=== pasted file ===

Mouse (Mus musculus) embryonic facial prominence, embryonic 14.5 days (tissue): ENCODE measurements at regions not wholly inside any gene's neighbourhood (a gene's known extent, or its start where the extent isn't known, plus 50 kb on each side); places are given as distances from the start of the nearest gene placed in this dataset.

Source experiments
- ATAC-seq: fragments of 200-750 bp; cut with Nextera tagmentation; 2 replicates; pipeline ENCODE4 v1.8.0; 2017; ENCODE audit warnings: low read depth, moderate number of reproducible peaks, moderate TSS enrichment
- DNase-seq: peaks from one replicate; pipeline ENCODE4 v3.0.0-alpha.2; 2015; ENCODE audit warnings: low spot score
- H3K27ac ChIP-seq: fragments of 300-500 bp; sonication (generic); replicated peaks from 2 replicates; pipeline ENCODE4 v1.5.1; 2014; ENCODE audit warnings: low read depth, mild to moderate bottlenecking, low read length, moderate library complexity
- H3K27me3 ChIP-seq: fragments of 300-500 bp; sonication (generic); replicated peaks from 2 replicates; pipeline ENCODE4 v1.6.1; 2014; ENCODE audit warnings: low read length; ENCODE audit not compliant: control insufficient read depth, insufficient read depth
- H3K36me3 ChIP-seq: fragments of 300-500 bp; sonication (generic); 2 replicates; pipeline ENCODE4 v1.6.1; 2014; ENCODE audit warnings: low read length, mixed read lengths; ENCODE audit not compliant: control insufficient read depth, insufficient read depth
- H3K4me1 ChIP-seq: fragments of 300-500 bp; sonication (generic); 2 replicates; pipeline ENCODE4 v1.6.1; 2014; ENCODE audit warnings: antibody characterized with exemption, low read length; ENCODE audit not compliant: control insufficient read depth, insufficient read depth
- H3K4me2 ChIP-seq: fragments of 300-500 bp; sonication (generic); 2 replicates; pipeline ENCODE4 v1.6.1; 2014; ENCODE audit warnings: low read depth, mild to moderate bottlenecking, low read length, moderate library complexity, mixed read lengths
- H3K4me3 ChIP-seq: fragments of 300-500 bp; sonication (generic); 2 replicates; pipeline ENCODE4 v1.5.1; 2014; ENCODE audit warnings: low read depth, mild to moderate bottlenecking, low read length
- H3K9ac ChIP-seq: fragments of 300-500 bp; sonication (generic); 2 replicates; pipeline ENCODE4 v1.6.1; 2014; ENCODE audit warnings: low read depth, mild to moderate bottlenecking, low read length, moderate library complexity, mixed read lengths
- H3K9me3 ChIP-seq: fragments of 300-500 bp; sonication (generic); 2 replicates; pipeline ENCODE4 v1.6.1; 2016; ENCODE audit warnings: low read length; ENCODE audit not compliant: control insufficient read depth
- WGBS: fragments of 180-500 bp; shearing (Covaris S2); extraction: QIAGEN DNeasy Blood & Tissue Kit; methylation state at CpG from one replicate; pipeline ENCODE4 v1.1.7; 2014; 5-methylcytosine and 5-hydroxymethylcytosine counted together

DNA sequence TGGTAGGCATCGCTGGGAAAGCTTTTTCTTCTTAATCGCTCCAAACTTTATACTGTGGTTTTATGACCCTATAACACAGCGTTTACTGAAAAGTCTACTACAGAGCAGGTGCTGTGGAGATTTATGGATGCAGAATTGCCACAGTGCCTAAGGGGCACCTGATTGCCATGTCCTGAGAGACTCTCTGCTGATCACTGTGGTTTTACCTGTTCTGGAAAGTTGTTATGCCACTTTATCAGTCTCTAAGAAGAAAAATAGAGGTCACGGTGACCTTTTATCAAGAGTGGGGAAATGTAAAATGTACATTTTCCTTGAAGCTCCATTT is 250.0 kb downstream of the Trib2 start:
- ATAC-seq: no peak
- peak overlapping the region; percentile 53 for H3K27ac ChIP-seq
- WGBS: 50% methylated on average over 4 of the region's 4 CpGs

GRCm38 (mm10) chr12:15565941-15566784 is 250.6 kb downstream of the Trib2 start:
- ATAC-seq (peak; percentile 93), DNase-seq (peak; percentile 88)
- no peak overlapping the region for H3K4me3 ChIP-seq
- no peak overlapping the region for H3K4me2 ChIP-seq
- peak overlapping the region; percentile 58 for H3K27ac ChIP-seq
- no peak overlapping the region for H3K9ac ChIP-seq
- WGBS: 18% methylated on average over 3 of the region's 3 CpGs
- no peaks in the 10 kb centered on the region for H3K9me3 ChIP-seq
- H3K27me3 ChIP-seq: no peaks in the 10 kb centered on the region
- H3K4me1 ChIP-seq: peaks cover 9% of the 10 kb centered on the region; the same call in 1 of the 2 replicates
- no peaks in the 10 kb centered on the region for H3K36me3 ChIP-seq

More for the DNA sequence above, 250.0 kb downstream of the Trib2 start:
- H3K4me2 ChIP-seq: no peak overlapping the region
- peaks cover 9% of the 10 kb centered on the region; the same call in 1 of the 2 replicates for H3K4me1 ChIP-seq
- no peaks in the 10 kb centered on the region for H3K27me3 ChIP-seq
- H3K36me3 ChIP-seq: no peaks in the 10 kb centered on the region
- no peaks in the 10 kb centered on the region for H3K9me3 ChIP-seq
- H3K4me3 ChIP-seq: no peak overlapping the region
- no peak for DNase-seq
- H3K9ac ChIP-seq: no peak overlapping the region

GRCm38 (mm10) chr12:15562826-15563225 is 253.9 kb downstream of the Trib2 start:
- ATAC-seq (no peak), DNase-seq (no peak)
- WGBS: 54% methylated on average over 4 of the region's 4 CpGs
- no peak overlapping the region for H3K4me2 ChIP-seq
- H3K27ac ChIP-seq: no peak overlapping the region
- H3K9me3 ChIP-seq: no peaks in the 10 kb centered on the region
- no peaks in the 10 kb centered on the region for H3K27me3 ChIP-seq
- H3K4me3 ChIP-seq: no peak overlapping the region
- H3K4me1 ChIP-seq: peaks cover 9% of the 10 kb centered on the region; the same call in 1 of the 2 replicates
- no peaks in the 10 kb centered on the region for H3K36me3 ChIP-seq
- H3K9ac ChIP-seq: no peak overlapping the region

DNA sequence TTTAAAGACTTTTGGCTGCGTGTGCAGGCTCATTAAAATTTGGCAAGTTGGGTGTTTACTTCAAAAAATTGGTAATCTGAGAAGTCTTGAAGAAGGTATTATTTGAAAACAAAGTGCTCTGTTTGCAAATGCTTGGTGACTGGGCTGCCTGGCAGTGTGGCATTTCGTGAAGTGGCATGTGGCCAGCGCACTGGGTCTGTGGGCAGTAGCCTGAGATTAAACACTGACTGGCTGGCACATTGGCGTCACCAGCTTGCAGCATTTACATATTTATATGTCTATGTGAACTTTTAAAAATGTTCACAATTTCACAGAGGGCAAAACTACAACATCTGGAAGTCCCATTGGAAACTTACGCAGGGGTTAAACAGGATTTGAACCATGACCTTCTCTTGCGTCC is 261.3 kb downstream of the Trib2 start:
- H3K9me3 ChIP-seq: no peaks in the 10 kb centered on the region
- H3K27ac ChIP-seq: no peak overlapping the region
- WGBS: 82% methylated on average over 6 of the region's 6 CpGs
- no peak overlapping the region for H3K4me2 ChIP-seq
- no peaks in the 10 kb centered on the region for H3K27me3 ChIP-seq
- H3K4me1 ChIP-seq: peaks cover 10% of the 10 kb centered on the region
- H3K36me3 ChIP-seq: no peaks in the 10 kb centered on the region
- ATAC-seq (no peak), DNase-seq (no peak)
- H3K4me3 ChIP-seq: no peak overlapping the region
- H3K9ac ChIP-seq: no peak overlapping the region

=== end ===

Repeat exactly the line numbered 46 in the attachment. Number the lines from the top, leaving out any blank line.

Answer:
- H3K4me1 ChIP-seq: peaks cover 9% of the 10 kb centered on the region; the same call in 1 of the 2 replicates